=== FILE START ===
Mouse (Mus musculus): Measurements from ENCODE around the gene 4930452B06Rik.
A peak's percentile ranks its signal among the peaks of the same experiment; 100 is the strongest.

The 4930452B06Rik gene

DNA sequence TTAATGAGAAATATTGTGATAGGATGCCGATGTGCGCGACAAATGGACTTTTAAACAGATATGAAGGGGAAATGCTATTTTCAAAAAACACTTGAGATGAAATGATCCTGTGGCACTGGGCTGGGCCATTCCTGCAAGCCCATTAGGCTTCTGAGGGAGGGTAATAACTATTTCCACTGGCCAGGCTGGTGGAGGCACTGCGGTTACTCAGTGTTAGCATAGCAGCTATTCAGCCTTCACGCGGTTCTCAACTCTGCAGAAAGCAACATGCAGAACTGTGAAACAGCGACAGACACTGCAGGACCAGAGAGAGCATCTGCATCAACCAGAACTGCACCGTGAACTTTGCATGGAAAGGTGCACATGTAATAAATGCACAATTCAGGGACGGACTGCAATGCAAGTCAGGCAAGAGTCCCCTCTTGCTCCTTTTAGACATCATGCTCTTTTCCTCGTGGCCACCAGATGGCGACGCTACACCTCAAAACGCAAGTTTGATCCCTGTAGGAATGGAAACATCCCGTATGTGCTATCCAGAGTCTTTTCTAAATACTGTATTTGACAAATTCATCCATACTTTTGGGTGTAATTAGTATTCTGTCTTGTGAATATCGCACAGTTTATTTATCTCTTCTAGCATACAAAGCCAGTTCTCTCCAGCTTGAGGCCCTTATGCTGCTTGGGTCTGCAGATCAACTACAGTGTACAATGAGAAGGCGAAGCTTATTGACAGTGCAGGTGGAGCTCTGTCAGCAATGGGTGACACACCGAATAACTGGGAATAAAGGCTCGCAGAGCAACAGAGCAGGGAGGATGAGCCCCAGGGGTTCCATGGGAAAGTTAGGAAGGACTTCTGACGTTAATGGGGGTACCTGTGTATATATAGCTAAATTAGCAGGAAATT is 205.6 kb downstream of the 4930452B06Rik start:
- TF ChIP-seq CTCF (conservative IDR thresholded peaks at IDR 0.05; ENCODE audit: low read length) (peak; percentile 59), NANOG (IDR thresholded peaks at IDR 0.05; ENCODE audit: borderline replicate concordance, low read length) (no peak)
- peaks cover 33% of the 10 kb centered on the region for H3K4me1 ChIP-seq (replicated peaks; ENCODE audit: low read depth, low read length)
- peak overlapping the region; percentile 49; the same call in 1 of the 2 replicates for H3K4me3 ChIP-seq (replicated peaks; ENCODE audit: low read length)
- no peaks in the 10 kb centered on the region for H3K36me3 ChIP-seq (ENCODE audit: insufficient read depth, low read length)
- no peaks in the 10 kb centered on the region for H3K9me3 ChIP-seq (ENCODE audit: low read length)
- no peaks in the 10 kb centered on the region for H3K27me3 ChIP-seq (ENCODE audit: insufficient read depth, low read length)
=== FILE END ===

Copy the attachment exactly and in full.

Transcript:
Mouse (Mus musculus): Measurements from ENCODE around the gene 4930452B06Rik.
A peak's percentile ranks its signal among the peaks of the same experiment; 100 is the strongest.

The 4930452B06Rik gene

DNA sequence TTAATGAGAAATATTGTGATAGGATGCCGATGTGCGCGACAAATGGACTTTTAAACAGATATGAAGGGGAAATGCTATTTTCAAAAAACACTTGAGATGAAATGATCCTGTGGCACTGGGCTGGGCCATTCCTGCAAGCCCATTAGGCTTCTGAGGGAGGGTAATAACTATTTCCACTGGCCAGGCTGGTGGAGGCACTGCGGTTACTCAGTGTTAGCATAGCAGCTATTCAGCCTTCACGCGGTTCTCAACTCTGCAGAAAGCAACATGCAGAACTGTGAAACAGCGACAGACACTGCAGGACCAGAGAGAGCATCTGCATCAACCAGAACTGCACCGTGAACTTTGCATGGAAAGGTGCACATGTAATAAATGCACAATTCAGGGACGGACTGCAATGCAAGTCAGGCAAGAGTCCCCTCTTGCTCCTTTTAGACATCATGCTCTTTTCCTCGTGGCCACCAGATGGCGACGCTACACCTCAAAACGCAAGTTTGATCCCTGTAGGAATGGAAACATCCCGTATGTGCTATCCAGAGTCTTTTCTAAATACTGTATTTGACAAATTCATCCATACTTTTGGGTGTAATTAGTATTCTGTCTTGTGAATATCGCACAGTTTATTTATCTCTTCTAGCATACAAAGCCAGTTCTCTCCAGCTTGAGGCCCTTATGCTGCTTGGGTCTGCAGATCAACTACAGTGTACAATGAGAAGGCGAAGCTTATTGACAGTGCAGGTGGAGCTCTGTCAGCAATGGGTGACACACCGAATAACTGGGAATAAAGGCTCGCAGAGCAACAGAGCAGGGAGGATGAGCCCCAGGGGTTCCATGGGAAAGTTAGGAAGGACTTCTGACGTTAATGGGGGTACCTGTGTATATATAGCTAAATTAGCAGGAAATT is 205.6 kb downstream of the 4930452B06Rik start:
- TF ChIP-seq CTCF (conservative IDR thresholded peaks at IDR 0.05; ENCODE audit: low read length) (peak; percentile 59), NANOG (IDR thresholded peaks at IDR 0.05; ENCODE audit: borderline replicate concordance, low read length) (no peak)
- peaks cover 33% of the 10 kb centered on the region for H3K4me1 ChIP-seq (replicated peaks; ENCODE audit: low read depth, low read length)
- peak overlapping the region; percentile 49; the same call in 1 of the 2 replicates for H3K4me3 ChIP-seq (replicated peaks; ENCODE audit: low read length)
- no peaks in the 10 kb centered on the region for H3K36me3 ChIP-seq (ENCODE audit: insufficient read depth, low read length)
- no peaks in the 10 kb centered on the region for H3K9me3 ChIP-seq (ENCODE audit: low read length)
- no peaks in the 10 kb centered on the region for H3K27me3 ChIP-seq (ENCODE audit: insufficient read depth, low read length)